Advancing student wellbeing
Photo by Evan Krape May 05, 2022
Rae Chresfield shares her wellbeing journey and plans to help students in her new role
Rae Chresfield began at the University of Delaware in the brand-new role of assistant vice president in the Division of Student Life, Student Wellbeing, on Feb. 1. Affectionately known as “Dr. Rae,” she most recently served as the associate dean of health and wellness and director of counseling at Whitman College in Walla Walla, Washington.
“I liked what UD was embarking on as an institution and I wanted to contribute to it,” Chresfield said. “I wanted to advance and take on more challenges in an environment that would support change; I believed that UD would be that place.”
While none of Chresfield’s degrees — including a behavioral science degree from University of Maryland, a master’s degree in mental health and wellness in applied physiology from New York University and a doctorate in counselor education from SUNY-Buffalo — have been issued by UD, this position still signals her return to UD’s campus.
“UD was the first college that I ever visited,” Chresfield said. “My father helped my cousin and her mom move into UD when I was eight years old.”
Chresfield’s main responsibilities in her new role include integrating the University’s wellbeing units to streamline the student experience of services and connections and to build a vision for student wellbeing that connects with the goals of faculty and staff.
“I have learned that faculty and staff need to be included in the conversations about mental health and wellbeing,” Chresfield said. “It is assumed that faculty and staff know this information and that is not necessarily the case. There must be stronger safety nets around students in university systems.”
Her first major event included the Warner Hall Wellbeing Center dedication on Friday, April 8 that brought the community together to celebrate the new space. The next items on her checklist include hiring directors of Student Health Services (SHS) and Center for Counseling and Student Development (CCSD) and establishing a CARE Team that focuses on students with wellbeing concerns.
The Queens, New York, native said her interest in mental health and wellness came from personal experience at a young age.
“There is a lot of addiction in my family and as the youngest, I just wanted my family members to stop being sad and change what they were doing,” Chresfield said. “I was told early in my education by teachers that I ‘wasn’t college material.’ Once I realized that my teachers were wrong about my potential, I believed an education was how I would change my circumstances and really help others.”
Even though Chresfield understood what she ultimately wanted to do, she took some time to discover what educational path suited her. She first entered college as a first-generation student at Coastal Carolina Community College, majoring in education, before transferring to an online program at University of Maryland.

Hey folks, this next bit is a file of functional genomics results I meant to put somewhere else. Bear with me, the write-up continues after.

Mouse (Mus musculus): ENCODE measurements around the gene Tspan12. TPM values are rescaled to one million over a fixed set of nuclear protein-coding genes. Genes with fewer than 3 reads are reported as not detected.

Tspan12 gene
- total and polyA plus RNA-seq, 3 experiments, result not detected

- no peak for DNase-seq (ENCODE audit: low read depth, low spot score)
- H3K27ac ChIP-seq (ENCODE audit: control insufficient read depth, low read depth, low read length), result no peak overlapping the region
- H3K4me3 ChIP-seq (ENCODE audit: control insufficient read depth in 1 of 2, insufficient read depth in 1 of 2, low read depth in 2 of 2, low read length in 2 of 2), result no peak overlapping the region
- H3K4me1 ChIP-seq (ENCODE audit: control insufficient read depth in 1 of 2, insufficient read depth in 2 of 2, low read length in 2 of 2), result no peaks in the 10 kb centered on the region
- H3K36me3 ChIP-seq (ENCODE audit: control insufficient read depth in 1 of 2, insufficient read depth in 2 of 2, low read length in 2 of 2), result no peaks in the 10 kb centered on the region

“I didn’t understand anything about wellbeing because I only knew how to survive; there wasn’t a conversation about wellbeing when I entered college,” she said. “I was a military spouse and I saw chronic physical abuse, PTSD and domestic violence, and I wanted to understand what was happening.”
Feeling that her bachelor’s degree wasn’t enough to financially sustain life as a single parent, she pursued her licensed practical nursing degree and served as a nurse in civilian and military hospitals. But her career path ultimately brought her back to higher education.
“I couldn’t ignore the mental health concerns that disrupted physical healing,” Chresfield said. “I decided to get a master’s degree in mental health and wellness; it was the only program that would let me blend my nursing background with my desire to do mental health work.”
During her graduate studies, Chresfield noticed a lack of representation in her lessons that was detrimental to the field.
“I found that the content of courses was biased and prejudiced toward marginalized populations,” Chresfield said. “We never read about Black or brown people except through a pathological lens. As a Black woman, I didn't like that. There were no classes about the Black experience or even a class on LGBTQIA+ populations. I felt that it was ridiculous that so many people were not included in my education. How could we treat people that were not included in the research? What good were interventions that did not consider the whole personhood of the client?”
Chresfield said she hopes to create an inclusive and welcoming environment for all students so that they never feel left out of the wellbeing space. She said students must understand their own individual needs and what makes them unique.
“Before you can advocate [for your own wellbeing], you must learn about who you are and what you need,” she said. “You need relationships that help you learn about you and encourage you to take steps to care for yourself. Once you begin to know what you need, I think the first step in advocacy is setting boundaries around your time…to foster the healthiest version of you.”
For students who struggle with advocating for themselves and their understanding of wellbeing, Chresfield reminds everyone that it’s a group effort.
“I wish students knew that wellbeing was something that we all have to maintain,” she said. “My wellbeing is important to me and being authentic is at the heart of my work.”